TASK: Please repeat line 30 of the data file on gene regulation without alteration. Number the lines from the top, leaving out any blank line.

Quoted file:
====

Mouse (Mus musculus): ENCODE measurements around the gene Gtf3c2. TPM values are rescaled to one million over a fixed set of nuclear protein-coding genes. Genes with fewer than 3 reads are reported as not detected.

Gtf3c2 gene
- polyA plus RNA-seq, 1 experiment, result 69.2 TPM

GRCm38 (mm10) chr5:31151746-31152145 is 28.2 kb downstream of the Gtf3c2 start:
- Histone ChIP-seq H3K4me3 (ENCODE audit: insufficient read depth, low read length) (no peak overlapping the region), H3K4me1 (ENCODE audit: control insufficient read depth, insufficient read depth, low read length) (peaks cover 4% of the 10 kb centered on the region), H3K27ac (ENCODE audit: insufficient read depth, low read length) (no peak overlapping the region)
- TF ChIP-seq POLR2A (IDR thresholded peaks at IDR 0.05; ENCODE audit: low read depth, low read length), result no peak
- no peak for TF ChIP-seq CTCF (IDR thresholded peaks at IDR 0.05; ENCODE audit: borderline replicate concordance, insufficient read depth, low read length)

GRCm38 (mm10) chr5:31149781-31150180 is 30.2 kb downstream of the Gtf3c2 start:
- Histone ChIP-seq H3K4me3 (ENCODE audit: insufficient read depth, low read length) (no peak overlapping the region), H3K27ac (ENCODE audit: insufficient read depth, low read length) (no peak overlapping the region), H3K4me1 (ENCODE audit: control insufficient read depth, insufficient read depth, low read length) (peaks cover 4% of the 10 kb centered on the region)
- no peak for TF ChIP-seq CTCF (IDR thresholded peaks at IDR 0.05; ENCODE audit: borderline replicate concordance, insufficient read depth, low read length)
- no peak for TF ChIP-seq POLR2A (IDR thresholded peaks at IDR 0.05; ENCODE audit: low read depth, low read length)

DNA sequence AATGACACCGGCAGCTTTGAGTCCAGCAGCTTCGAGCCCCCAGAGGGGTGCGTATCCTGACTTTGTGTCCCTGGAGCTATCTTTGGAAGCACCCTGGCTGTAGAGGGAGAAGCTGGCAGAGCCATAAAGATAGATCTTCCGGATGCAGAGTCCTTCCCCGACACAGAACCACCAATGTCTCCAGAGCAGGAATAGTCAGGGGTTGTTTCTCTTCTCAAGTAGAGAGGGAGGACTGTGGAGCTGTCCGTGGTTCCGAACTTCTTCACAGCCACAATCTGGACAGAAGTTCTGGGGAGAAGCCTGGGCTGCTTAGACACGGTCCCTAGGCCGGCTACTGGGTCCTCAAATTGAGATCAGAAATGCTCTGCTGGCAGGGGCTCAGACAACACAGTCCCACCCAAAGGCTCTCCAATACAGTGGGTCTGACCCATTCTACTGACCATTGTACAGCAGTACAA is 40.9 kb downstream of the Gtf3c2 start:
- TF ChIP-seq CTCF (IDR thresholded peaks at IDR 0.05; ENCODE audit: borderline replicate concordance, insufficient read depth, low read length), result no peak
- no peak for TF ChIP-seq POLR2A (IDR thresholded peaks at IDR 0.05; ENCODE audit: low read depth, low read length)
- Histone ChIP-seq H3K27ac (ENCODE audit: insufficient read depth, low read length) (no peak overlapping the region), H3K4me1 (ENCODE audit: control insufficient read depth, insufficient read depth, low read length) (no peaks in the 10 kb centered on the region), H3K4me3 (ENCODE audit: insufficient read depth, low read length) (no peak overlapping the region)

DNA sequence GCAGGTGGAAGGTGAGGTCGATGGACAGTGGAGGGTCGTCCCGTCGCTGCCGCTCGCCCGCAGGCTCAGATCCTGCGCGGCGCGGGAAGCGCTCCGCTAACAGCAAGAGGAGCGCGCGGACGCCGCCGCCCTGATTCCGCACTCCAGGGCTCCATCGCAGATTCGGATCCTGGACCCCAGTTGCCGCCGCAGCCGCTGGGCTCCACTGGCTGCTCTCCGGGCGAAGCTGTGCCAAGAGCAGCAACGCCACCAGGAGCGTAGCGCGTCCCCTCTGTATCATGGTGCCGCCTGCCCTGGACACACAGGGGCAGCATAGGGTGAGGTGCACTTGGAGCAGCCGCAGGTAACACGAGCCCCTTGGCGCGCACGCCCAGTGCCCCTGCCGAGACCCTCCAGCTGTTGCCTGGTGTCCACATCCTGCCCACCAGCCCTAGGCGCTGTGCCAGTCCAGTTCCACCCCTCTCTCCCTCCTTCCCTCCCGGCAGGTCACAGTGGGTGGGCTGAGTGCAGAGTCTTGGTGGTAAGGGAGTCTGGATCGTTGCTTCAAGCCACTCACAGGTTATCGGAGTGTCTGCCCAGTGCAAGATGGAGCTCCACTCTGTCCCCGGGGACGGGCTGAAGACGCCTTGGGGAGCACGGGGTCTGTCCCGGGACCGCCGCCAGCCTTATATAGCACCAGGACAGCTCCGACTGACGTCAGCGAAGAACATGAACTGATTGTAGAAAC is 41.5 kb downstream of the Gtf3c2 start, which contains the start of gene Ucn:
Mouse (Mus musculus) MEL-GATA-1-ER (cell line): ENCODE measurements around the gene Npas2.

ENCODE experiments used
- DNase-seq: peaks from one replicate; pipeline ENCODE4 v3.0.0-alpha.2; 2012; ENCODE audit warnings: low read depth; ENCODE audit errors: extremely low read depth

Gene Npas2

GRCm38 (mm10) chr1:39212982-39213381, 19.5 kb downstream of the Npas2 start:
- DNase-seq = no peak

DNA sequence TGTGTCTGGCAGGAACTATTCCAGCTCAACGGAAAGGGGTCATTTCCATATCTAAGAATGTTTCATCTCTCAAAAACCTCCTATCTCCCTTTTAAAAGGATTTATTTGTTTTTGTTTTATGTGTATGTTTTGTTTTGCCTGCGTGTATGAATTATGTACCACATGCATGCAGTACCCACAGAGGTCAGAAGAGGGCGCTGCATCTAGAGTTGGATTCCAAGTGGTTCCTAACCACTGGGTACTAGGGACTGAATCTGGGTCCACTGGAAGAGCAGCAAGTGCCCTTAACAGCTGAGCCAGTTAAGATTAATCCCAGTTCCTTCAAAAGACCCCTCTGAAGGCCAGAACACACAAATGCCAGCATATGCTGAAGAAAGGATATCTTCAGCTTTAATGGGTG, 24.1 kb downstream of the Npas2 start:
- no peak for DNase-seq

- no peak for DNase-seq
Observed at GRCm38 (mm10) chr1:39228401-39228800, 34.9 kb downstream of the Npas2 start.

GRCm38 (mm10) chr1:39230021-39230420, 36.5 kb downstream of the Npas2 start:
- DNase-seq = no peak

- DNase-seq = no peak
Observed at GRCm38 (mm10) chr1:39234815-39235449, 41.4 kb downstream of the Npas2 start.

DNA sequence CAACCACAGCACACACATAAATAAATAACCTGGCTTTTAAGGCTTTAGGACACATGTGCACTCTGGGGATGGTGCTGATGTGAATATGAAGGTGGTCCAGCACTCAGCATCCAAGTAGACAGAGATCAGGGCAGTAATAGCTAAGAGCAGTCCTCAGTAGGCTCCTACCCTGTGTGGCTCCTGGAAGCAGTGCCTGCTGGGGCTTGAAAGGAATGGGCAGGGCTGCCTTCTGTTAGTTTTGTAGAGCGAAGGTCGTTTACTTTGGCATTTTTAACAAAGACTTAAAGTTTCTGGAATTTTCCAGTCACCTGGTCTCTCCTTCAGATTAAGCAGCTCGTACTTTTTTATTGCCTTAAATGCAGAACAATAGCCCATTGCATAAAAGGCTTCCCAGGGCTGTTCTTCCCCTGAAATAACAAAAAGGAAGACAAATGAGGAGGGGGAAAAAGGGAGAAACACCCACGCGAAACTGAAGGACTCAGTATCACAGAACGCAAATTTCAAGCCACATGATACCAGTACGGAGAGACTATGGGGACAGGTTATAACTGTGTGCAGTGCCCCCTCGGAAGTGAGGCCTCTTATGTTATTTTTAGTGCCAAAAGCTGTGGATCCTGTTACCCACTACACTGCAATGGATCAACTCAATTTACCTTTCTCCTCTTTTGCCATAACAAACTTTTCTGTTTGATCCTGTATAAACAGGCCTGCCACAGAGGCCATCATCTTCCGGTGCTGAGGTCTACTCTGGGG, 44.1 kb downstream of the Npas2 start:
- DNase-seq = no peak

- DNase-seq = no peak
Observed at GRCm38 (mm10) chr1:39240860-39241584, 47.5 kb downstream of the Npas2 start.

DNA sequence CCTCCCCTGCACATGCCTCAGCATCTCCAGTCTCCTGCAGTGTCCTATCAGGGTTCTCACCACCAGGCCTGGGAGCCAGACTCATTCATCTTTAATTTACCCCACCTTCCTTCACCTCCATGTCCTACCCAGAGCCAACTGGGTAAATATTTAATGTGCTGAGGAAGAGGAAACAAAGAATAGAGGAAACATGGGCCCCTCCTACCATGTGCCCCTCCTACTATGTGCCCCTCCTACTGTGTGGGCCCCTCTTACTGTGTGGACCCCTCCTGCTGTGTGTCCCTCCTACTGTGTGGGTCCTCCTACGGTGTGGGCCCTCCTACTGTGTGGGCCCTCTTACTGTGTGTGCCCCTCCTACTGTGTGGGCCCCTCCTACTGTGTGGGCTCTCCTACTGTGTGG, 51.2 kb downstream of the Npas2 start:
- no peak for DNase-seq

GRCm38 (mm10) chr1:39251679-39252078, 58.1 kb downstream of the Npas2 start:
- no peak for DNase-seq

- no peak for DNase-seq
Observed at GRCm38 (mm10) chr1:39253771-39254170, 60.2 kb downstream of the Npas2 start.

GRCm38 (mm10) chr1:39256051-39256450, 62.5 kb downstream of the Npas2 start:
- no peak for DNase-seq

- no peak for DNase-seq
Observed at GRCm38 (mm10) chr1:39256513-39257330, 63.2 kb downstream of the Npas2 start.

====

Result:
Observed at GRCm38 (mm10) chr1:39234815-39235449, 41.4 kb downstream of the Npas2 start.